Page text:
miR-630 is decreased in tumour compared to peritumour breast cancer tissues

In order to assess the possible clinical importance of miR-630 and so relevance to further study this microRNA, using a publically available dataset (GSE40525) we investigated the expression of miR-630 in breast cancer tumour tissues versus matched peritumour tissues. A significant decrease in miR-630 expression in all breast cancer tumours compared to matched peritumours was observed (Log FC: 1.83; p <0.001) (Figure 2A). Subsequent analysis of those breast tissues that were HER2+ also displayed a significant decrease in miR-630 in HER2+ tumours compared to matched peritumour tissue (Log FC: 2.02, p <0.05) (Figure 2B).
Figure 2

Clinical relevance of miR-630 in breast cancer. Using a publically available data set (GSE40525) from Gene Expression Omnibus (GEO) the expression of miR-630 was determined in breast cancer tumour tissues compared to matched peritumour tissue. (A) miR-630 was significantly decreased in all breast tumours (n = 56) and also in (B) HER2+ breast cancer tissue (n = 6) compared to matched peritumours. * p <0.05, *** p <0.001

miR-630 regulates cellular response to HER-targeted drugs

miR-630 inhibition (when compared to the negative control inhibitor) caused significant increase in resistance/insensitivity to the anti-proliferative affects of each of lapatinib, neratinib and afatinib (Table 1). To ensure that an unbiased functional assessment of miR-630 was performed, we also transfected acquired-resistant cell lines (SKBR3-LR and HCC1954-LR) with miR-630 mimic. In terms of cellular response to the HER-targeted drugs assessed, miR-630 mimic was found to further enhance the anti- proliferative effects of all drugs assessed in HCC1954-LR and SKBR3-LR as well as innately-resistant MDA-MB-453 (Table 2).

Phenotypic changes in HER2-overexpressing cells including motility, invasion and resistance to anoikis are also regulated, at least in part, by miR-630

We also observed that inhibition of miR-630 in HCC1954-Ag and SKBR3-Ag, compared to their respective negative controls, was associated with increased motility as evaluated via wound-healing assays (Figure 3A (i) p <0.05 & (ii) p <0.05 - after 72 hrs); increased migration through transwells (Figure 3B (i) p <0.05 & (ii) p <0.05); increased invasion through extracellular matrix-coated transwells (Figure 3C (i) p <0.01 & (ii) p <0.05); and resistance to anoikis (Figure 3D (i) p <0.05 & (ii) p <0.05). Conversely, miR-630 mimic transfection in HCC1954-LR and SKBR3-LR cells was associated with opposite effects i.e. decreased cellular motility (Figure 4A (ii) p <0.001 and (ii) p <0.05); decreased migration (Figure 4B (i) p <0.05 and (ii) p <0.01); decreased invasion (Figure 4C (i) p <0.05 & (ii) p <0.05); and increased sensitivity to cell death by anoikis (Figure 4D (i) p <0.01 and (ii) p <0.01).
Figure 3

Inhibition of miR-630 increased cell motility, migration, invasion and resistance to anoikis. Following transfection with miR-630 inhibitor or a negative control (NC) inhibitor in (i) HCC1954-Ag and (ii) SKBR3-Ag (A) motility, assessed by wound-healing assay (B) migration, through transwells; (C) invasion, through ECM-coated transwells; and (D) anoikis, on poly(hydroxyethyl methacrylic) acid coated plates; were found to be significantly changed as a consequence of miR-630 inhibition. Results represent n = 3 ± SEM, where * p <0.05, ** p <0.01.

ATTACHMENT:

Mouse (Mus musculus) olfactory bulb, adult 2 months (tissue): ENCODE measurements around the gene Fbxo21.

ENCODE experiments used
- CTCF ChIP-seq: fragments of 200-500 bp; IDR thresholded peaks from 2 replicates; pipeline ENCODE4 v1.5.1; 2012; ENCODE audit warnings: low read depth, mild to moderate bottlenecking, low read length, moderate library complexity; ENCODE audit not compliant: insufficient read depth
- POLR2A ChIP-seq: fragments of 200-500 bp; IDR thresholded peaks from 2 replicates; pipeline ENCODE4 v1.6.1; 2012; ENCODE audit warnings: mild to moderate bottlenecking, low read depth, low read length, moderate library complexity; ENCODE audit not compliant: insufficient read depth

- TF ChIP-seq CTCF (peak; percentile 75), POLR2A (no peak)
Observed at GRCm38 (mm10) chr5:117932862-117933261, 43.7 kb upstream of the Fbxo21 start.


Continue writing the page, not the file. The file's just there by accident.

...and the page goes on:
Figure 4

Over-expression of miR-630 in lapatinib resistant cells decreases cell motility, migration, invasion and anoikis. Following transfection with miR-630 mimic or a negative control (NC) mimic in HCC1954-LR (i) and SKBR3-LR (ii) (A) motility, assessed by wound-healing assay; (B) migration, through transwells; (C) invasion, through ECM-coated transwells; (D) anoikis, on Poly(hydroxyethyl methacrylic) acid coated plates; were found to be significantly altered as a consequence of miR-630 induced expression. Results represent n = 3 ± SEM, where * p <0.05, ** p <0.01, ***p<0.001.

Proposed mechanism of action

Through the use of target prediction software (TargetScanHuman Release 6.2), IGF1R was predicted to be regulated by miR-630. Initially we assessed the levels of IGF1R in our acquired lapatinib-resistant cells (HCC1954-LR and SKBR3-LR) and found a significant increase of this protein compared to the corresponding parent cells (Figure 5A (i)). We also observed that IGF1R to be increased in our neratinib-resistant cells (HCC1954-NR) compared to its corresponding parent cells (not shown).
Figure 5

miR-630’s mechanism of action. IGF1R was predicted as a direct target of miR-630. (A) (i) Initially the expression of IGF1R, HER2 and EGFR was assessed in our acquired lapatinib-resistant cells (HCC1954-LR and SKBR3-LR) and was found to be increased compared to levels in their age-matched parent cells. (ii) Inhibition of miR-630 induced an increase in IGF1R, HER2 and EGFR expression in both HCC1954-Ag and SKBR3-Ag cells compared to levels in the negative control transfected cells. (iii) Conversely, induced expression of miR-630 in lapatinib-resistant HCC1954-LR and SKBR3-LR cells caused a decrease in IGF1R, HER2 and EGFR levels. (B) The phosphorylated forms of IGF1R, HER2 and EGFR were assessed using ELISAs, indicating that (i) inhibition of miR-630 induced an increase in pIGF1R, pHER2 and pEGFR, while (ii) over-expression of miR-630 decreased the pIGF1R, pHER2 and pEGFR levels. Representative immunoblots of n = 3 biological repeats. n = 3 ± SEM, where * p <0.05, ** p <0.01, ***p < 0.001.